Documents

10/10/1973 Not knowing that Nixon would nominate him to be the next Vice President, Ford comments on Agnew's resignation, and what he thinks the next steps by Congress should be.

Documents

  • News Release - Comment by Rep. Gerald R. Ford on Agnew Resignation
10/11/1973

Upon Agnew's resignation, President Nixon requests that members of the Cabinet and Congress submit to him their recommendations for a Vice Presidential nominee.

Congressman J. William Stanton of Ohio, submits a recommendation to President Nixon.

Ford submits his own recommendations to Nixon.

Documents

10/12/1973 President Nixon nominates House Minority Leader Ford to be Vice President. He is the first Vice President to be nominated under the 25th Amendment.

Documents

10/13/1973 The FBI begins background investigation of Ford, the largest and most intensive investigation ever of a candidate for public office. During its investigation, the FBI uses 350 special agents, interviews more than 1,000 witnesses, and compiles 1,700 pages of reports.

 

10/16/1973 Ford submits documents and information to the House and Senate Judiciary Committees for use in considering his nomination.

Documents

10/30/1973 Ford seeks advice from Hubert Humphrey, Vice President under President Lyndon B. Johnson. Humphrey writes Ford a letter explaining the responsibilities of the Vice President, the power they hold, and suggestions on what the Vice President should do while in office.

Documents

11/01/1973 The Senate Judiciary Committee begins its confirmation hearings on Ford's nomination as Vice President.

Documents

11/15/1973

The House Judiciary Committee begins its confirmation hearings on Ford’s nomination as Vice President.

Edward Hutchinson, Congressman from Michigan, and close friend of Ford, speaks to the House Judiciary Committee on his behalf.

Documents

11/19/1973 Ford writes an essay on what the Vice Presidency means to him.

Documents

  • Essay: What the Vice Presidency Means to Me
11/27/1973 The Senate confirms Ford’s nomination by a vote of 92-3.

Documents

12/06/1973

The House confirms Ford’s nomination by a vote of 387-35.

In front of a Joint Session of Congress, Ford is sworn in as 40th Vice President by Chief Justice Warren Burger.

Documents



After President Nixon resigns under threat of impeachment due to the Watergate scandal, Vice President Ford, is sworn in as the 38th President of the United States on August 9, 1974, leaving the Vice Presidency vacant once again. After some deliberation and conferring with leaders of Congress and the Cabinet, on August 20th, Ford nominates Nelson Rockefeller, the former Governor of New York, as his Vice President. After four months of extended hearings, Rockefeller, is confirmed as the 41st Vice President of the United States, the second person to fill the office under the 25th Amendment.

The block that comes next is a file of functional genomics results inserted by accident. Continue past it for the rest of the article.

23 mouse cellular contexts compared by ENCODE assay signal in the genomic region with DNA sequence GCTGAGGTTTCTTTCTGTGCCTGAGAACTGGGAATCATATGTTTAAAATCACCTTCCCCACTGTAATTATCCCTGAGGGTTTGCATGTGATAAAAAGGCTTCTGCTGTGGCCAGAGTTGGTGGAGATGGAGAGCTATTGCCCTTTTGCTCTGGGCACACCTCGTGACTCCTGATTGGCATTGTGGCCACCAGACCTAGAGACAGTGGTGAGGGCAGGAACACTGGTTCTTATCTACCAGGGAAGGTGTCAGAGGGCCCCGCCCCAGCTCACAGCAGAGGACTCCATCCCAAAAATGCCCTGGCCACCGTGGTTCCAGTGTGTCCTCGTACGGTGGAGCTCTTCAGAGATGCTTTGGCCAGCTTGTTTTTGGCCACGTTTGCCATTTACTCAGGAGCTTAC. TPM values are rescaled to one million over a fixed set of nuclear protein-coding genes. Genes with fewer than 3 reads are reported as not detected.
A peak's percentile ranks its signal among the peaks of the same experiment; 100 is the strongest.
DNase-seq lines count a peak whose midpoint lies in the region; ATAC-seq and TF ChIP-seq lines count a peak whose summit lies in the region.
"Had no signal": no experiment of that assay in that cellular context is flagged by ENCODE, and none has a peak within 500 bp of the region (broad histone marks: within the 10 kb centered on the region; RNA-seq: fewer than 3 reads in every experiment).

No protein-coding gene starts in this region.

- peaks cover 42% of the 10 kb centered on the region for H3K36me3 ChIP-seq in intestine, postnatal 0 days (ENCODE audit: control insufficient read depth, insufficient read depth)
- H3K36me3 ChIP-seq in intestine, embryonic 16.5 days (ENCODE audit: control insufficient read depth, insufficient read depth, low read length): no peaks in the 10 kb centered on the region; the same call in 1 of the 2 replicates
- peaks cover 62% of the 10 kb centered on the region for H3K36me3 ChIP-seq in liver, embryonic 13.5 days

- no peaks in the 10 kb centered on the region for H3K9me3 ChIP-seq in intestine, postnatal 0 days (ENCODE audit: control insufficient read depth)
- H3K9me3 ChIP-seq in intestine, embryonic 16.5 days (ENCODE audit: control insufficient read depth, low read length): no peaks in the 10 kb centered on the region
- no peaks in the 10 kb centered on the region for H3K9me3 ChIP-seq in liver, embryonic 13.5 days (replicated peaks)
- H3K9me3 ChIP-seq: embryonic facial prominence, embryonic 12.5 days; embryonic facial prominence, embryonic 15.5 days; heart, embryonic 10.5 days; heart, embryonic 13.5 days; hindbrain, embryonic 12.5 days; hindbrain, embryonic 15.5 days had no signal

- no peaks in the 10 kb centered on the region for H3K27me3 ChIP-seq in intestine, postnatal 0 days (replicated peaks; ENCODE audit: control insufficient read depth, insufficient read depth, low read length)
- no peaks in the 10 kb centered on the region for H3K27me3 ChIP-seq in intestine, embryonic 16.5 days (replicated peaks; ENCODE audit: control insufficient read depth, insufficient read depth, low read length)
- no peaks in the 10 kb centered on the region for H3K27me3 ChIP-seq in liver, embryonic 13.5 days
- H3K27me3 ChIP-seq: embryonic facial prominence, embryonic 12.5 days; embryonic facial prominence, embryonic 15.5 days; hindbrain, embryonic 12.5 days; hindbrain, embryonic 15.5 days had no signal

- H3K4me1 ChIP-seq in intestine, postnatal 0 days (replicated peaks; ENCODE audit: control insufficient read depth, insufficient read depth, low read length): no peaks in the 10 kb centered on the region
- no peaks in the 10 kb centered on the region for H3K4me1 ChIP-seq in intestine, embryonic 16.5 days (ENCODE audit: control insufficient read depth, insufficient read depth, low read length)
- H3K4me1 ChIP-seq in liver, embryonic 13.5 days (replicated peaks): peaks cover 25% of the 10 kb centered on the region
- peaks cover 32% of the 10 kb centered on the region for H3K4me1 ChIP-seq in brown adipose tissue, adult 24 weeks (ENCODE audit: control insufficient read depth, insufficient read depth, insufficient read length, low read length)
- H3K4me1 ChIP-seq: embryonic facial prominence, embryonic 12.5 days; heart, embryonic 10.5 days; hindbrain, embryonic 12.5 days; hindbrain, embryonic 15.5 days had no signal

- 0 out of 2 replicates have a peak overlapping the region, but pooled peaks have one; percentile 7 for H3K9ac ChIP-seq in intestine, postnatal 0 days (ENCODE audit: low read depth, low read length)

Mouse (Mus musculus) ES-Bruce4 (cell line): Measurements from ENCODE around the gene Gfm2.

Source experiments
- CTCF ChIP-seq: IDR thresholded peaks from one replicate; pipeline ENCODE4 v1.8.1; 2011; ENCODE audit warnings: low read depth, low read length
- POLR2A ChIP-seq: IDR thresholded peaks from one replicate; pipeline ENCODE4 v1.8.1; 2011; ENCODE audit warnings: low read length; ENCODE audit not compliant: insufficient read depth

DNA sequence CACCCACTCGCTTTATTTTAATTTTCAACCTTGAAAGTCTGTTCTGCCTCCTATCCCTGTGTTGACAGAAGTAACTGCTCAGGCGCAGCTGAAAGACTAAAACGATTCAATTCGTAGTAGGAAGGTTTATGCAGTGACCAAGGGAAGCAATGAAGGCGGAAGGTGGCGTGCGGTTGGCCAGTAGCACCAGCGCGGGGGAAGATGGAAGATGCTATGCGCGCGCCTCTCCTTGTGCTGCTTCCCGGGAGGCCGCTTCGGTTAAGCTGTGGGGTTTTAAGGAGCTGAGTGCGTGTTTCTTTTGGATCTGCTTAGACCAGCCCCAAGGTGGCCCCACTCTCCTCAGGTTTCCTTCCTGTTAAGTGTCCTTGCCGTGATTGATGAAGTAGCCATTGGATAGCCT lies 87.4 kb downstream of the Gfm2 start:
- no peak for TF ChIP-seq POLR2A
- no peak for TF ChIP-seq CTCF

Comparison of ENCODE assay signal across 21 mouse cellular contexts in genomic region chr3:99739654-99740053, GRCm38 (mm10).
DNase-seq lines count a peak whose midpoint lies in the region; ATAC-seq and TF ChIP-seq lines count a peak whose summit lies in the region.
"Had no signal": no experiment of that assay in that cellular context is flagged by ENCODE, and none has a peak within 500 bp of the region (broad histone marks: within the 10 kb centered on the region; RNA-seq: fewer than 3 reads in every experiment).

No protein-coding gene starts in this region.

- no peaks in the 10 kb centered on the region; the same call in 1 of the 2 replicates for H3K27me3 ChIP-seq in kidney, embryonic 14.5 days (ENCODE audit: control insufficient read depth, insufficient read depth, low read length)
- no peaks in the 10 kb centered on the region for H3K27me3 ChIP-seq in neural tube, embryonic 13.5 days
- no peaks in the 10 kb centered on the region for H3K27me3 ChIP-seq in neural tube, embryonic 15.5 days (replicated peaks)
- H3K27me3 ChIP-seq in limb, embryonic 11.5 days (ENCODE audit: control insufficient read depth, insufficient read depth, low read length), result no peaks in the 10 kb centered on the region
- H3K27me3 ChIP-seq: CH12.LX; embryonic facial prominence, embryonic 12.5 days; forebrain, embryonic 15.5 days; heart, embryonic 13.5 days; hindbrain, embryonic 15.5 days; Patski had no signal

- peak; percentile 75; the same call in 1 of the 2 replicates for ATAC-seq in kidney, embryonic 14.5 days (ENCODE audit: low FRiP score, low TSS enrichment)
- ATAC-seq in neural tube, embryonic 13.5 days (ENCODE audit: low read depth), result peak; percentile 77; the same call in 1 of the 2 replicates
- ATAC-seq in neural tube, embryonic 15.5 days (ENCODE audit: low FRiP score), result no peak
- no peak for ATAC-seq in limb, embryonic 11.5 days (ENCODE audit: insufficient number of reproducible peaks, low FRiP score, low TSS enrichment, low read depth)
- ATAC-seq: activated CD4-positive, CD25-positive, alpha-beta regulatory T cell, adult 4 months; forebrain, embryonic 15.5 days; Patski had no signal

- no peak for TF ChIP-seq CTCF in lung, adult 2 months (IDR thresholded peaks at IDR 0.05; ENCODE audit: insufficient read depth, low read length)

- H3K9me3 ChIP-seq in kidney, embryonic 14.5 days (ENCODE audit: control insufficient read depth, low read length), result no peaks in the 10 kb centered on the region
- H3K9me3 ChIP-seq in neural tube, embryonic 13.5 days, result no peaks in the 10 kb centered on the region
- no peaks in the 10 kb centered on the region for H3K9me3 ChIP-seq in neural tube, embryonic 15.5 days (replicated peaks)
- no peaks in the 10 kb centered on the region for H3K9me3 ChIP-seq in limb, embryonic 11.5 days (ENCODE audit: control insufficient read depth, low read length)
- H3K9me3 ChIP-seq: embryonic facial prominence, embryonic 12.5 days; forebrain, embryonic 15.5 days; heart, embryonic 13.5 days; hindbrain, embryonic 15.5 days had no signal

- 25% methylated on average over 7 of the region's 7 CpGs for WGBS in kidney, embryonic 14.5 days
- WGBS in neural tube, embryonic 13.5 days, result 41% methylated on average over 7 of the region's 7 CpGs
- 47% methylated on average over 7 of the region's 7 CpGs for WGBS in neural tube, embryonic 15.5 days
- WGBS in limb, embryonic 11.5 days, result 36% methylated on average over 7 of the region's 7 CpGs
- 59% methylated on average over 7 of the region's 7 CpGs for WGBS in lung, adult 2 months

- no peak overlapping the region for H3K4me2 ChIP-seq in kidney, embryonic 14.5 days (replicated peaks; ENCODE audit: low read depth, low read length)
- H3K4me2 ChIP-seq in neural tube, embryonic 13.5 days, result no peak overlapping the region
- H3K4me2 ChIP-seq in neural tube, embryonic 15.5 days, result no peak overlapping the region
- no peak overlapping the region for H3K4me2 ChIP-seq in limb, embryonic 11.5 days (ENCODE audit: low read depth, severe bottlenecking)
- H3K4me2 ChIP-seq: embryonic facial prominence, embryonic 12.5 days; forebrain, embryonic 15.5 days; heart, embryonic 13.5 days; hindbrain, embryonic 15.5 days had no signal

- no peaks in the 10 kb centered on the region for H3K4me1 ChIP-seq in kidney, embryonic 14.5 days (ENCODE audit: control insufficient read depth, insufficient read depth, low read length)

DATE EVENT RESOURCES
08/01/1974 As the Watergate scandal unfolds, Al Haig, Nixon’s Chief of Staff, advises Ford that he should prepare for a transition to the Presidency.

Documents

08/06/1974 Ford attends a Cabinet meeting and tells Nixon he will continue to support Nixon’s policies, but can no longer speak on the issue of Watergate to the media and the public.

Documents

08/08/1974

Nixon announces his decision to resign in a televised address.

Documents

08/09/1974 Ford is sworn in as the 38th President of the United States. In his swearing-in remarks, Ford announces “Our long, national nightmare is over.” Following the ceremony, President Ford goes immediately to work, meeting with Congressional leaders, senior White House staff, transition advisers, senior economic advisers, and foreign emissaries.

Documents

08/10/1973

The Vice Presidency is vacant for the second time in less than a year. Once again, the 25th Amendment will be invoked to fill this post.

President Ford, like his predecessor, asks leaders of Congress and the Cabinet for their Vice Presidential recommendations.

Documents

08/20/1974 President Ford nominates Nelson Rockefeller, former Governor of New York, to be his Vice President.

Documents

08/21/1974

Like Ford, Rockefeller undergoes an extensive FBI background investigation. He also seeks out advice from Congressional leaders on the implications of the 25th Amendment and the Vice Presidency.

Documents

11/13/1974